“Moreover, the Great Government of the SCS provides everything for the people, with utmost excellence: healthcare, education, holidays, along with all else. That includes the truth service you call journalism or infotainment, which we have fully digitally automated with the world’s most advanced technologies. It is guaranteed by the government. No alien info-workers may produce content in the SCS. But we can sell you much better and more accurate content about the SCS anyway.
“Finally, the YouTour corporation is still in negotiations with the Great Government about possibly enabling citizens of other states to enjoy the amazing holidays that are possible only in the SCS. Thus it would be premature to begin promoting such possibilities.
“In short, you are denied access to the SCS at this time. Please return the reality goggles.”
They were escorted back to their pod and within 45 minutes were back in Vilon.
Back at the B&B, Danny brought them some tea. He seemed amused by their failed excursion.
“What, did you think that just because there are no nations anymore there are no divisions? There’s always something to divide people, and it’s always the same things that unite them. It used to be nationality, hard as that can be to define or determine. Now, at least nominally, it’s ideology – though I’m not sure half of the people really understand, or have ever really thought about, the ideology of the state they subscribe too. They just find themselves in one category and they stay there. There’s maybe more understanding and authentic belonging here in PR. What’s important, really, is that people find the place that’s right for them, truly right. Their place in the world.”
“Why are you here in PR, Danny,” Jon asked. “I mean, there is a Jewish nation-state – the last remaining nation-state in the world. Wouldn’t that be your place?”
“What questions you ask! What did I do to you to get this kind of interrogation?” he responded with that glint in his eye. “But if you insist, then I’ll tell you, yes, being Jewish is a nationality, it’s belonging to a nation – a very special and unique people, chosen by God. But it’s not just a nationality issue. As a Jewish person, I also have certain values, a certain philosophy of life, ways in which I like to live and behave and have other people behave. That Jewish nationality and those values are related, but they are not identical. I identify myself with the PR way of life. I like it here. I feel at home here. My children live here. My wife is buried here. And my parents. But I also know I can always go to the Holy Land of my nation. There I will be accepted. There I will be at home, too. But to keep that ‘home’, I don’t have to go. I already have it. So maybe that’s enough answer to your impertinent question. Meanwhile, I see that you two are becoming good friends…”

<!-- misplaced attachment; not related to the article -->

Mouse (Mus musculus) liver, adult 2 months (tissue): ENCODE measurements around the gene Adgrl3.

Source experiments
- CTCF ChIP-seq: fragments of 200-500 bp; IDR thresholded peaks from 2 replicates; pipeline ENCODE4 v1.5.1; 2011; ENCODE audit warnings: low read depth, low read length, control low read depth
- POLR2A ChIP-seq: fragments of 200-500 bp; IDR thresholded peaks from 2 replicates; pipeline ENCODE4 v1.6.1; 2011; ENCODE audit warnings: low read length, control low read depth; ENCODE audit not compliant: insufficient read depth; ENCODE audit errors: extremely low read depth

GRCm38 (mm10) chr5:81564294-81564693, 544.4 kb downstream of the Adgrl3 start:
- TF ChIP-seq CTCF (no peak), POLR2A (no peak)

“We’re just working,” Silvia chirped in, laughing for some reason. “But now the work is nearly done. I’ll prepare my report this evening, and Jon will wrap us his – actually, I suspect his AI will do almost all the work. Then tomorrow morning it’s over.”
Danny grunted. Silvia dove into her handy, starting to review the quotes and clips and ideas she had gathered from Jon. And Jon himself began a dialogue of sorts with his wrist.
Two hours later, Silvia put down her device, satisfied with the multimedia report she had just filed to the PR Times under the straightforward title: “LU media spotlights PR as a holiday destination”. In it she detailed the nature of the upcoming BB report and gave estimates of how many LU citizens might join retro tours to parts of PR in the coming year. She spoke about the economic opportunities this would bring, especially to families that run B&Bs. And she spoke about the valuable opportunities for PR people to engage with LU subscribers, to promote more understanding between the two states. She gave some examples of her own conversations with Jon.
Jon was nursing a beer in an old-style glass and waiting for her to finish. He was letting the BB AI’s algorithms decide on how best to formulate his own report. He would not be able to influence that process much, anyway.
He was also eager to chat a bit more with Silvia before setting off on his next assignment in the morning. This time he was to gather retro tourism footage and historical facts in Great Brexit. He wondered if he’d find much in the way of conversation among the Old Anish there, and what their modern disconnected ideology was really all about.
Bryan Bradley, born in the USA, is a former long-time Central and Eastern European reporter for international news agencies including Reuters and Bloomberg. Based in Vilnius, Lithuania, he currently runs a small communications consulting, copywriting and translation business.
Cover photo: 1863 Uprising in Lithuania, Konstantinas Bogdanas (senior), 1956. Courtesy of Konstantinas Bogdanas (junior). Artist's son did not agree to describe the sculpture as unrealized - created as an academic work it was never meant to be exhibited in public space. The work was originally titled "Peasant revolt", because in the USSR it was forbidden to address the subject of the uprising.